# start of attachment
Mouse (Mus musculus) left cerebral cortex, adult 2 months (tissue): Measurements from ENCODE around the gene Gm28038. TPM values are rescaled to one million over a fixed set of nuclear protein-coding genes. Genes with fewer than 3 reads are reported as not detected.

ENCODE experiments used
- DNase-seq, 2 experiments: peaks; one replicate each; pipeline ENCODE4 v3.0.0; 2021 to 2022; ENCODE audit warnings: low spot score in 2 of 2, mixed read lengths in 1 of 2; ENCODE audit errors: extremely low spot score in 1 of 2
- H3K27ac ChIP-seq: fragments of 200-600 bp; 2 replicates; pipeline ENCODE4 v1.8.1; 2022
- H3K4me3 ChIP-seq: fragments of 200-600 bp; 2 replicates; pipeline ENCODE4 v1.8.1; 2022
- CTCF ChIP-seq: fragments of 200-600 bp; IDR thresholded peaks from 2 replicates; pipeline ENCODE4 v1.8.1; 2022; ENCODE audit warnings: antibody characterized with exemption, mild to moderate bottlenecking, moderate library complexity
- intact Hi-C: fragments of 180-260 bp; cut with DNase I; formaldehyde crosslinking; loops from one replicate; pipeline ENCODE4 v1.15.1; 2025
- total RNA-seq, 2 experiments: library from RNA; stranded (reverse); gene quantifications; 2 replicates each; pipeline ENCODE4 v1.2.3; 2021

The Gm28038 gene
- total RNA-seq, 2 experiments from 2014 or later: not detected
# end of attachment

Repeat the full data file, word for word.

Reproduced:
Mouse (Mus musculus) left cerebral cortex, adult 2 months (tissue): Measurements from ENCODE around the gene Gm28038. TPM values are rescaled to one million over a fixed set of nuclear protein-coding genes. Genes with fewer than 3 reads are reported as not detected.

ENCODE experiments used
- DNase-seq, 2 experiments: peaks; one replicate each; pipeline ENCODE4 v3.0.0; 2021 to 2022; ENCODE audit warnings: low spot score in 2 of 2, mixed read lengths in 1 of 2; ENCODE audit errors: extremely low spot score in 1 of 2
- H3K27ac ChIP-seq: fragments of 200-600 bp; 2 replicates; pipeline ENCODE4 v1.8.1; 2022
- H3K4me3 ChIP-seq: fragments of 200-600 bp; 2 replicates; pipeline ENCODE4 v1.8.1; 2022
- CTCF ChIP-seq: fragments of 200-600 bp; IDR thresholded peaks from 2 replicates; pipeline ENCODE4 v1.8.1; 2022; ENCODE audit warnings: antibody characterized with exemption, mild to moderate bottlenecking, moderate library complexity
- intact Hi-C: fragments of 180-260 bp; cut with DNase I; formaldehyde crosslinking; loops from one replicate; pipeline ENCODE4 v1.15.1; 2025
- total RNA-seq, 2 experiments: library from RNA; stranded (reverse); gene quantifications; 2 replicates each; pipeline ENCODE4 v1.2.3; 2021

The Gm28038 gene
- total RNA-seq, 2 experiments from 2014 or later: not detected